05:29 S2: Now, let's say a few words about palliative care because here's the thing, after millennia of efforts by the most brilliant and motivated minds on the planet, the human race still has a 100% mortality rate. Everybody is going to die. Dying is simply effect of life and massage therapy can have a beautiful place in the process as a person makes the transition from this plane to the next. If you are interested in caring for people who are at the end of life, again, this is a field that requires some advanced education. The fact that someone is dying does not mean you can just give them any kind of massage that they want, which is another piece of advice I have seen shared on Facebook. Palliative care is care that is given simply to improve the experience of people who are very, very ill or who are approaching the end of life.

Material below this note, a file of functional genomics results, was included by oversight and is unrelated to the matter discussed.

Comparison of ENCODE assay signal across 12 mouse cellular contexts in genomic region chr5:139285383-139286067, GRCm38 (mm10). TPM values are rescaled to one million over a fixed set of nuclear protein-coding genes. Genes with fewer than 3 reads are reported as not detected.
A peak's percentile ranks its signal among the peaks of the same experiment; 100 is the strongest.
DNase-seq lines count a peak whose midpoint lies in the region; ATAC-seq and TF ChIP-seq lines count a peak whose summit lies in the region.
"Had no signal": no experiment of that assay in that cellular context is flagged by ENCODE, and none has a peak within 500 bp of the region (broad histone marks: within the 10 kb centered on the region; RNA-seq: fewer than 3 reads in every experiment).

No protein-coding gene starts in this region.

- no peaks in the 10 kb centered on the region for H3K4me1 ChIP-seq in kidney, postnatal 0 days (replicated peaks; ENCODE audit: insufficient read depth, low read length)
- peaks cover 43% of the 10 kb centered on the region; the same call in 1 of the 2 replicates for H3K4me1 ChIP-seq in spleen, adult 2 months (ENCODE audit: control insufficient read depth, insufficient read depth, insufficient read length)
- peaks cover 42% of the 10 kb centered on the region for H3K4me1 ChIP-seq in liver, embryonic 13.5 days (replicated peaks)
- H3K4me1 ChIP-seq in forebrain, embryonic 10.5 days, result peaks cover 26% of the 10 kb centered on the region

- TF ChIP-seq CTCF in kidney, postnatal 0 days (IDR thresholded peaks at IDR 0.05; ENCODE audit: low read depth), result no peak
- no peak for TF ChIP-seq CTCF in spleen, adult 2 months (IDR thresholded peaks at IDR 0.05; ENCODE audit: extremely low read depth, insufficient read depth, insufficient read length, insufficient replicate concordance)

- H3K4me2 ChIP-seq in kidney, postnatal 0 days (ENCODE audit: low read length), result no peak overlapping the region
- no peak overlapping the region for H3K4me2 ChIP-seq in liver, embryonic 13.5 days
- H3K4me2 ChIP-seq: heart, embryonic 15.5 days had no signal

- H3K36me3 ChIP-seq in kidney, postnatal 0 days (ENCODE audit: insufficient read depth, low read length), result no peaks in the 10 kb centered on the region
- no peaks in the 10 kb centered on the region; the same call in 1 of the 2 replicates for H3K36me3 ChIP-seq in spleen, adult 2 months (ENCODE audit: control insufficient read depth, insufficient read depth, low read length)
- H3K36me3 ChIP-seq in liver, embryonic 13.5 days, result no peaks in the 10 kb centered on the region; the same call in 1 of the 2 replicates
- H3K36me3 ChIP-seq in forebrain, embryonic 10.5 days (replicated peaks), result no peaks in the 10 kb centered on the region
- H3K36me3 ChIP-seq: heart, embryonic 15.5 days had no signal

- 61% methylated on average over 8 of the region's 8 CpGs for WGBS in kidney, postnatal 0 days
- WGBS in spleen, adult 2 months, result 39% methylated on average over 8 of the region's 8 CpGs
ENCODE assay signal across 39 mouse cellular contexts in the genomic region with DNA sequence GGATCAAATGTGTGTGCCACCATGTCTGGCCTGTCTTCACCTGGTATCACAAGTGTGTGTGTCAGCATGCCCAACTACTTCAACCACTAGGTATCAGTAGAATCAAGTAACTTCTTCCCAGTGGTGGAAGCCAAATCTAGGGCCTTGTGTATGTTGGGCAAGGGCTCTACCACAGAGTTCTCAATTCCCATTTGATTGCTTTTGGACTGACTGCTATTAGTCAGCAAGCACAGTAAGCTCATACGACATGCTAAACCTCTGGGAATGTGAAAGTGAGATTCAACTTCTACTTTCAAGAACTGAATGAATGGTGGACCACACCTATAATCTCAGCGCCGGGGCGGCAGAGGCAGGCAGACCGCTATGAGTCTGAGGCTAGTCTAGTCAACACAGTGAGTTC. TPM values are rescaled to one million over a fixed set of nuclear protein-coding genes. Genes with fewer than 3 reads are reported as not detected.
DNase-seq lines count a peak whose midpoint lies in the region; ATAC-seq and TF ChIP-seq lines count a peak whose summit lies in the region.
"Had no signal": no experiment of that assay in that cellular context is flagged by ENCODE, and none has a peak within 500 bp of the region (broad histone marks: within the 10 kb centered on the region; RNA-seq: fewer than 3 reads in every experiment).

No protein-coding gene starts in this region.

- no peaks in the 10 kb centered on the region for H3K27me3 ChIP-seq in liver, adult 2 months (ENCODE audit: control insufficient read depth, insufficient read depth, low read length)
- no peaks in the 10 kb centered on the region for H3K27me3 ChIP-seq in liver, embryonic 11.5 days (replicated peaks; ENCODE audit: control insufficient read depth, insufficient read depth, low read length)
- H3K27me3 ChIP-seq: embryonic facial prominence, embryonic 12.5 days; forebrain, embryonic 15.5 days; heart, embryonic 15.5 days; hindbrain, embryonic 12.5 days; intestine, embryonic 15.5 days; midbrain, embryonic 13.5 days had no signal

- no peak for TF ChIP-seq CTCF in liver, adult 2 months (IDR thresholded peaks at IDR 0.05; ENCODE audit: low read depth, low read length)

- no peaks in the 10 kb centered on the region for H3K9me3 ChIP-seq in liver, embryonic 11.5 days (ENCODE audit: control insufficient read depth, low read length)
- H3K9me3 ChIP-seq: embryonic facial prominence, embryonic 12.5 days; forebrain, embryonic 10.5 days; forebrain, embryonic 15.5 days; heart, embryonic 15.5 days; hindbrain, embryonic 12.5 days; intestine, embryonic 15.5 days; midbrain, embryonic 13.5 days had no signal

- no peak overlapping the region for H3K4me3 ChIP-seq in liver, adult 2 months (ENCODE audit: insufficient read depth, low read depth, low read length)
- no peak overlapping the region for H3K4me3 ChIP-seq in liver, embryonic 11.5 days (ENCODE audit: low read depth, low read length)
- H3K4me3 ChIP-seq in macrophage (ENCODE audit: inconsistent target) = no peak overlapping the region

06:35 S2: The client in this story received two bouts of brain surgery not to cure her cancer, but to improve her symptoms so that she could live her life with the best possible quality. In that context, CyberKnife surgery is palliative care for her, and so is massage. If we are given the privilege of working with people in this phase of their life, we need to do that in conjunction and communication with the rest of their care providers. Let's bear in mind that circulatory systems may be challenged, bones may be fragile, sensation may be impaired, organs may be failing, and all of these things must impact decisions about massage therapy. This is not a project to be undertaken lightly. But with the right education and an open heart, it can be tremendously fulfilling and such an honor to be part of someone's passing.